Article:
Over the course of 2015, hundreds of leftist and environmentalist protesters descended on a camp near Cannon Ball, North Dakota, in solidarity with the Standing Rock Sioux Tribe to demand the halt of the Dakota Access Pipeline. According to a resolution passed by the Standing Rock Sioux Tribal Council, the protesters have until January 30 to leave the main camp. The January 23 resolution declared that the tribe may call on federal law enforcement for help in the removal of the protesters, and block their re-entry, if they have not departed within 30 days.
 
In a statement, the tribe declared, "Moving forward, our ultimate objective is best served by our elected officials, navigating strategically through the administrative and legal processes." The statement continued, saying, "For this reason, we ask the protectors to vacate the camps and head home with our most heartfelt thanks."
 
There are concerns among the Sioux over the economic hardship it befell because of the blocking of the highway caused by the simmering protests. In early December, there were as many as 10,000 protesters on hand. They have now dwindled to several hundred. Some had come from as far away as Flint, Michigan. Some demonstrators were arrested, while at least one was seriously injured by an exploding flash-bang grenade used by law enforcement. 
 
On December 4, the tribe won a victory when the U.S. Army Corps of Engineers called for further analysis of the suspected environmental impact of the $3.8 billion pipeline project being lead by  Energy Transfer Partners. Today, President Donald Trump issued an executive order that streamlined the processing of environmental studies. During the signing ceremony, Trump would not answer questions about the Standing Rock tribe’s opposition to the pipeline.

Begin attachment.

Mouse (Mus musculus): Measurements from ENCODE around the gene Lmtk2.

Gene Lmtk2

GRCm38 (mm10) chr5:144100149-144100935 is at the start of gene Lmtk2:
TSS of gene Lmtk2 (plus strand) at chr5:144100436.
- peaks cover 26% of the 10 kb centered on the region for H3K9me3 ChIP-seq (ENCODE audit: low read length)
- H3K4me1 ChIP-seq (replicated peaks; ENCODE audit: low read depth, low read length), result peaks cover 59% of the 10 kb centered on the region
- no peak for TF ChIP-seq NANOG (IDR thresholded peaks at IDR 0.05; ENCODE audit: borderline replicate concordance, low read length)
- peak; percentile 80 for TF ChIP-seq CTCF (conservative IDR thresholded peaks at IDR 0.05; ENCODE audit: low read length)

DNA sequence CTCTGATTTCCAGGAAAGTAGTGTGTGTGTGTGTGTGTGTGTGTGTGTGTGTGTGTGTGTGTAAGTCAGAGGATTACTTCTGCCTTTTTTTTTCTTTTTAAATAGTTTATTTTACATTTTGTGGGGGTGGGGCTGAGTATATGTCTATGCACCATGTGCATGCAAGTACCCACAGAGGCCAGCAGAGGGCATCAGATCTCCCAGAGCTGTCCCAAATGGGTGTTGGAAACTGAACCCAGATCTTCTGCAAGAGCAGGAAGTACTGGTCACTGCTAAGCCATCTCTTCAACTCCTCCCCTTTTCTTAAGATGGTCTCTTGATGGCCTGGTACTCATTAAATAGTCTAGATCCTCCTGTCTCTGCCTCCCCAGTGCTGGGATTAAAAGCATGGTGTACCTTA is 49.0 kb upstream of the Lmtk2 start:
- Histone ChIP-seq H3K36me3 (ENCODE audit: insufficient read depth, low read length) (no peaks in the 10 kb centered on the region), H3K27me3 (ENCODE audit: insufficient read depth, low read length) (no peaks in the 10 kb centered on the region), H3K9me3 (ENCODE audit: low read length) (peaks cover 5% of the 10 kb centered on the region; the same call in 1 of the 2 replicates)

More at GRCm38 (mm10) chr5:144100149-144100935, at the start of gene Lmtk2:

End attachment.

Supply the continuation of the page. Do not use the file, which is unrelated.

However, during the daily press briefing, White House Press Secretary Sean Spicer said, "There's a way that you can continue to negotiate that, whether it's the Native Americans, concerns that they have on some of the lands." Spicer said, "He is willing to sit down with all of the individuals that are involved in the Dakota pipeline to make sure that it's a deal that benefits ... all of the parties of interest, or at least gets them something that they want."
 
Sub-zero temperatures and life-threatening weather on the Great Plains, along with the shift from protesters to a legal battle, have prompted Standing Rock tribal chairman Dave Archambault to urge protesters to go home. The whole area has been covered with record-setting snowfall. It is feared that the main protest camp, dubbed Oceti Sakowin, will be underwater as early as March when the expected thaw comes.
 
Also, in Cannon Ball, the district of the Standing Rock reservation closest to Oceti Sakowin, residents recently passed a resolution to express opposition of any new winter camp within their district. People there are upset that a road closure due to the protest significantly increased the driving time to Bismarck. Many residents work, shop and receive medical care in Bismarck. They are also concerned over the condition of the gymnasium at Cannon Ball gym, which is in need of repair and cleaning. It has been used as an emergency shelter for pipeline opponents. 


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Spero News editor Martin Barillas is a former US diplomat, who also worked as a democracy advocate and election observer in Latin America. His first novel 'Shaken Earth', is available at Amazon.

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